Bill Honoring Cecil the Lion Will Protect Imperiled Species from Trophy Hunters

When an American trophy hunter killed a beloved lion known as Cecil in 2015, the backlash was swift, but his death may now lead to changes that will protect others like him.

Walter Palmer, a Minnesota dentist, had paid $50,000 for the chance to kill Cecil, one of Zimbabwe’s most beloved and recognizable lions. Cecil was lured with bait placed just outside of Hwange National Park, shot with an arrow and was left to suffer for hours before his killers returned to finish him off.

As tragic as his death, and the circumstances surrounding it, was, the sad reality is that he is hardly alone and imperiled species continue to be put at risk by poaching and trophy hunting.
Cecil’s own son, Xanda, met a similar fate just two years later.

Now, however, there’s a chance to change the way things are done with the Conserving Ecosystems by Ceasing the Importation of Large Animal Trophies Act (CECIL Act), which was just reintroduced by Rep. Raśl Grijalva.

“The CECIL Act is a sharp and necessary rebuke to the Trump Administration’s pro-trophy hunting agenda. It strengthens the trophy import permit process made murky by recent policy changes, and it restores transparency,” said Angela Grimes, acting CEO of Born Free USA.

This legislation would protect wildlife from trophy hunting in a few different ways; It will amend the Endangered Species Act (ESA) to ban the unpermitted take or trade of species proposed for listing, which would mean they’re treated like they already have protection, and it would increase transparency by requiring the U.S. Fish and Wildlife Service to publish permit import applications and hold a public comment period before issuing permit. It would also ban imports of elephant or lion trophies from Tanzania, Zimbabwe or Zambia, where both of these species have experienced severe population declines.

Lastly, it directs the Government Accountability Office to determine whether or not trophy hunting in foreign countries contributes to wildlife conservation, and recommends reforms for the industry, and will shut down the International Wildlife Conservation Council, a forum created by the Trump administration to promote international trophy hunting.

“Species such as African elephants and lions face grave threats to their survival and there is no credible scientific evidence that legal hunting enhances their conservation,” said Cathy Liss, president of the Animal Welfare Institute. “The revenue generated by trophy hunts often fails to provide any meaningful income to impoverished locals. Rather, these hunts usually funnel money into the hands of a select few without improving protections for hunted wildlife populations. No species that faces extinction should be further victimized by someone looking to hang a head on a wall.”

Hopefully enough public support will get this much-needed bill passed, and protect imperiled species from being killed for nothing more than sport and trophies.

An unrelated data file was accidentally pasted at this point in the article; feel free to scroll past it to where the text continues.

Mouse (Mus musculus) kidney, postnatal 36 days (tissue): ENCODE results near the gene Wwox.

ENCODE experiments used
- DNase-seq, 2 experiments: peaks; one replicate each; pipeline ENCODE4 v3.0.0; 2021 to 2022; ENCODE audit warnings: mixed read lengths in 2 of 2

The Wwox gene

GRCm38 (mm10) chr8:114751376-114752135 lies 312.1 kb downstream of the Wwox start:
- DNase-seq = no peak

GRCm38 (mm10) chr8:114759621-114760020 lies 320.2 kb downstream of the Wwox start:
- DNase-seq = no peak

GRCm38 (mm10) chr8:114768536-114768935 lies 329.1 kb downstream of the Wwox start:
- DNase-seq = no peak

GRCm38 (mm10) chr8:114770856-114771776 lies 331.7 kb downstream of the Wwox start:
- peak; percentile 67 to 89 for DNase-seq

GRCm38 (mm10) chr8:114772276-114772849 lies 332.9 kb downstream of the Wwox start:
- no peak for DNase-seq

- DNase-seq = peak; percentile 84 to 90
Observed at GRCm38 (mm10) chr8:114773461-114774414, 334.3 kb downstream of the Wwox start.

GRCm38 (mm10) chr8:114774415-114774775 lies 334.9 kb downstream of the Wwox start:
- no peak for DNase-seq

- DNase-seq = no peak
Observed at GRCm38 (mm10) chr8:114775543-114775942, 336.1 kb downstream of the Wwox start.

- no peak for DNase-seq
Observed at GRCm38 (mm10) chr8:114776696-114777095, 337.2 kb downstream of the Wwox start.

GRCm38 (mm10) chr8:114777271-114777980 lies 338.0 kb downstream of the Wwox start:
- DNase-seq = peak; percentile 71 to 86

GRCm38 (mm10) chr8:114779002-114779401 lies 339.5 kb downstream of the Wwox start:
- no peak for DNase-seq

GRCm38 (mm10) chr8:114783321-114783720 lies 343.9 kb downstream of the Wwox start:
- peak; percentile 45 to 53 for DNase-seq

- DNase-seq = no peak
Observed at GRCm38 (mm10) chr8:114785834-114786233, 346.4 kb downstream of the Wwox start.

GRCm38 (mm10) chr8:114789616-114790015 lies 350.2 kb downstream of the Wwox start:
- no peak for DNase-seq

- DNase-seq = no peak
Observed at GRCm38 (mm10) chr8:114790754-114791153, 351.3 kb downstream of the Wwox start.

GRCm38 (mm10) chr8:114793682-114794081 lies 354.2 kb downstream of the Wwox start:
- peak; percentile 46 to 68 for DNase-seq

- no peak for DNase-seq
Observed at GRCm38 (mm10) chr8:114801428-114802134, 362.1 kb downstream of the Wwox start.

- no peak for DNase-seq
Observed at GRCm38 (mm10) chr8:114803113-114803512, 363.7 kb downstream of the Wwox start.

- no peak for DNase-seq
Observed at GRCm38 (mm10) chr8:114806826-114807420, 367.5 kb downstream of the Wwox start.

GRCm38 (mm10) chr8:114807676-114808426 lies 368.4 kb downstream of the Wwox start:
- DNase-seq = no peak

TAKE ACTION!

You can help by signing and sharing the petition urging Congress to protect imperiled species from trophy hunters by passing the CECIL Act.

Photo credit: Getty Images

45 comments

Nicky H
Nicky Heindryckx18 hours ago

It's shameful that neither of the 2 hunters and their guides was prosecuted. Not with fines, because they have enough money but with JAIL sentences. Trophy hunting will never stop, especially NOT as long as Herr Strumpf is POS. Of course, we can't do anything on the spot, but banning export from African countries and import into the U.S.A. is feasible. No parts of an endangered animal should enter any country, not in the U.S., not in China, not in Arabian Countries or Europe, nowhere... Dogs can help us in a tremendous way to find these animal parts. If they can sniff drugs wrapped in alu paper, plastic, etc.. they will find the animal parts as well. More border controls!!. Maybe the parts are carried overseas on cruise ships, then into remote countries by small fisher boats or yachts. These people are very keen on finding ways to get their "artifacts". What I was just thinking of, is that a World Organisation could fine countries where the animals were killed. This will oblige them to employ more personnel to supervise the borders of territories of animals, as well as their export facilities. When they will have to pay heavy fines, they will make more efforts to protect their only richness, their wildlife animals. These (mostly) African countries must understand that they will increase the income of their people with tourism, and not with trophy hunting.

SEND
Kevin B
Kevin Byesterday

Signed, Thanks.

SEND
Glennis W
Glennis Wyesterday

Thank you for caring and sharing

SEND
Glennis W
Glennis Wyesterday

Hope it does Thank you for caring and sharing

SEND
Glennis W
Glennis Wyesterday

Thank you for caring and sharing

SEND
Glennis W
Glennis Wyesterday

Petiion signed Thank you for caring and sharing

SEND
Ruth P
Ruth Pyesterday

When I saw the photo of Cecil, that magnificent lion lying lifeless in front of that horrendous human beast that killed him, I was beyond shocked !!!!!!! It makes me sick to know that there are still people who enjoy " the thrill of the hunt " aka, killing for fun.
And, must I add, that the " hunter " showed no respect for the country he vacationed in.

SEND
Hannah A
Hannah Ayesterday

signed

SEND
Leo C
Leo Cyesterday

Thank you for sharing!

SEND
Karen N
Karen Nyesterday

Regardless of whether they are endangered or not, NO animal deserves to be killed, ALL deserve permanent protection! . . . A world without animals would be unthinkable . . . A world without the lowlife scum that instigate, encourage, condone, promote, support, participate, spectate and profit in the exploitation, discrimination, persecution, suffering, harming, hunting and murder of animals would be bliss!

SEND